A raid on Michael Jackson's Neverland Ranch in 2003 led the Santa Barbara County Sheriff's Department to a large collection of pornography, including photos of nude children, 80 video recordings and animal torture and gore.
According to Radar Online, which released the police reports Monday, the raid and subsequent confiscation of materials from Jackson's Los Olivos, California, home was part of an earlier investigation of child molestation against the pop star, who died in 2009.
Former Santa Barbara Senior Assistant District Attorney Ron Zonen, who worked on the case, told Radar that the material Jackson had was used to "desensitize" his victims, and the singer admitted to taking one child to bed with him for "long periods of time."
"We identified five different boys, who all made allegations of sexual abuse," Zonen said to Radar. "There's not much question in my mind that Michael was guilty of child molestation."
According to CNN, Jackson was initially charged with "nine counts — seven of child molestation and two of administering an intoxicating agent for the purpose of a committing a felony" in 2003, though a jury had acquitted him of all charges in a 14-week trial in 2005.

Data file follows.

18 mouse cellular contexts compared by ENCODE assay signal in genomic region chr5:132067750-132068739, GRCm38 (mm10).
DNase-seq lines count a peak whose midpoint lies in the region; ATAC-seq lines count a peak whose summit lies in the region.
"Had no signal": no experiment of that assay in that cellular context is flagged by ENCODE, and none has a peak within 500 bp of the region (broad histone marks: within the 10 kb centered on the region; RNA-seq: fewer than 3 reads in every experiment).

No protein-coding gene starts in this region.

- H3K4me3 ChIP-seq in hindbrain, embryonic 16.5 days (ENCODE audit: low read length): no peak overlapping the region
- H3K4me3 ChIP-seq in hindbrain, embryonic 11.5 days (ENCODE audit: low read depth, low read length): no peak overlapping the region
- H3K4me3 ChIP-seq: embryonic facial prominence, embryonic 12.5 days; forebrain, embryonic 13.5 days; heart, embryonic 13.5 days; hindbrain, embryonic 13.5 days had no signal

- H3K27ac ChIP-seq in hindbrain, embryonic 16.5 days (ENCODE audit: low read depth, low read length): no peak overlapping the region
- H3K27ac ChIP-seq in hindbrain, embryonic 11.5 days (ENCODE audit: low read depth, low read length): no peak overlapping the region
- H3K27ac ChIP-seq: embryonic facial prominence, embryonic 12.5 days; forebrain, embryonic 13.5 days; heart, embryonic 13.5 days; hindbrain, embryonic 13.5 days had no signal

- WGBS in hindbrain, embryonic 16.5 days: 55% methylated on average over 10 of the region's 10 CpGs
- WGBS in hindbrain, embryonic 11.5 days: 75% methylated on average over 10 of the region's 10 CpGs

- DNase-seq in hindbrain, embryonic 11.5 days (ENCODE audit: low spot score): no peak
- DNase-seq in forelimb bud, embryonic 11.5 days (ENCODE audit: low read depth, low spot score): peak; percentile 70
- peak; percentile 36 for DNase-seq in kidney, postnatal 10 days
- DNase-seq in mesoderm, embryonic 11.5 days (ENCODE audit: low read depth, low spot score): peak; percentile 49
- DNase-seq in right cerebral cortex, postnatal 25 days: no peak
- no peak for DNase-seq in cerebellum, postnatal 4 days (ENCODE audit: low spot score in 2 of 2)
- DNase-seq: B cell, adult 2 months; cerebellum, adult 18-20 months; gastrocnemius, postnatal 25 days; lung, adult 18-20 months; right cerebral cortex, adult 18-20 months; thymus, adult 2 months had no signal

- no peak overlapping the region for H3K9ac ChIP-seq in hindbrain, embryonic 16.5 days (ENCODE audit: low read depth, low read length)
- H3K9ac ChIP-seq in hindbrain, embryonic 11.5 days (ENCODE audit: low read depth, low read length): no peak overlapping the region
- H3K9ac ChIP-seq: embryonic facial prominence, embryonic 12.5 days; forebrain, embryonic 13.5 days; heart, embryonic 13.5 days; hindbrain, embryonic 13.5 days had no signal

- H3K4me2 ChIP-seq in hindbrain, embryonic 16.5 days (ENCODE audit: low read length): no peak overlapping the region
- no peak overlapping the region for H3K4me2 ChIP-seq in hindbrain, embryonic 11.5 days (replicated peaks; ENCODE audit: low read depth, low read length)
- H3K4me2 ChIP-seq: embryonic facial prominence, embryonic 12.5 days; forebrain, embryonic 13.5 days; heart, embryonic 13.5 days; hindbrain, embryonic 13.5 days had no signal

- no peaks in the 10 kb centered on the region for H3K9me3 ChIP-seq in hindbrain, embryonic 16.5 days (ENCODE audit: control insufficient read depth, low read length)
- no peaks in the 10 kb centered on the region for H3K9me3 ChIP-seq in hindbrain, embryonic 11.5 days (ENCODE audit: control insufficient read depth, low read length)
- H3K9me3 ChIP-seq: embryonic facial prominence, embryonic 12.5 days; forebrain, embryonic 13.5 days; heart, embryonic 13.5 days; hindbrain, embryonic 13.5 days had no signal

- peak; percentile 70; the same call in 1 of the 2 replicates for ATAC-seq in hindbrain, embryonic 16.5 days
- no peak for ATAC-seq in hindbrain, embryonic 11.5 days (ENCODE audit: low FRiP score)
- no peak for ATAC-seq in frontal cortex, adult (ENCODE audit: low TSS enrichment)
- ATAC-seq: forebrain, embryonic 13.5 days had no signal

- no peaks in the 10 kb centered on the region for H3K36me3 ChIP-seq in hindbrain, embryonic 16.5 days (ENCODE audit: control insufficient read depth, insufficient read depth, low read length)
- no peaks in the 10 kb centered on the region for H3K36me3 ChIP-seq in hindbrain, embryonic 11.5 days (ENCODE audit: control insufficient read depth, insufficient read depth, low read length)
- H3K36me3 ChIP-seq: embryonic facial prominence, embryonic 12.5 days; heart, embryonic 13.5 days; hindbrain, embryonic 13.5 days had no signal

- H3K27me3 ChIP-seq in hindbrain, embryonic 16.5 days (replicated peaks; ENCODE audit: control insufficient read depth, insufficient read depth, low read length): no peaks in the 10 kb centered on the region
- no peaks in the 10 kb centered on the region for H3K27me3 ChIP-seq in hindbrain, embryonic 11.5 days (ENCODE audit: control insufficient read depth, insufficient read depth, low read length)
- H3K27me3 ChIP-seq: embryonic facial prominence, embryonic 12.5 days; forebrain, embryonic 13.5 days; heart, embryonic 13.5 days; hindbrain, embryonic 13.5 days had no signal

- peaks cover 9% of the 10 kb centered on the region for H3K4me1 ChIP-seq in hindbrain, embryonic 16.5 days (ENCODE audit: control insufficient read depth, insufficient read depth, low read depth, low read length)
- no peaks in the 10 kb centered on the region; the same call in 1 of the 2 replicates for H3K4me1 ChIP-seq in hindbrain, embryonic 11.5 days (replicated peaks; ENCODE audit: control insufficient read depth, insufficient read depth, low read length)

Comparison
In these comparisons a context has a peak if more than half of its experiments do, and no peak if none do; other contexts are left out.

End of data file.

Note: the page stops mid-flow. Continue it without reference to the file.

In response to the released documents, Jackson's nephew, Taj Jackson, tweeted his frustration of the report, saying "there is absolutely no truth to this story whatsoever."
Additionally, on Tuesday evening, the Jackson's estate released the following statement to the media, stating that they'd prefer to remember his talents, rather than see "his good name dragged through the mud by tabloid trash:"
Seven years ago this coming Saturday, the world lost an amazing artist and humanitarian devoted to helping children in need in all corners of the world. Michael Jackson's fans, including the executors of his estate, prefer to remember the wonderful gifts Michael left behind instead of having to once again see his good name dragged through the mud by tabloid trash.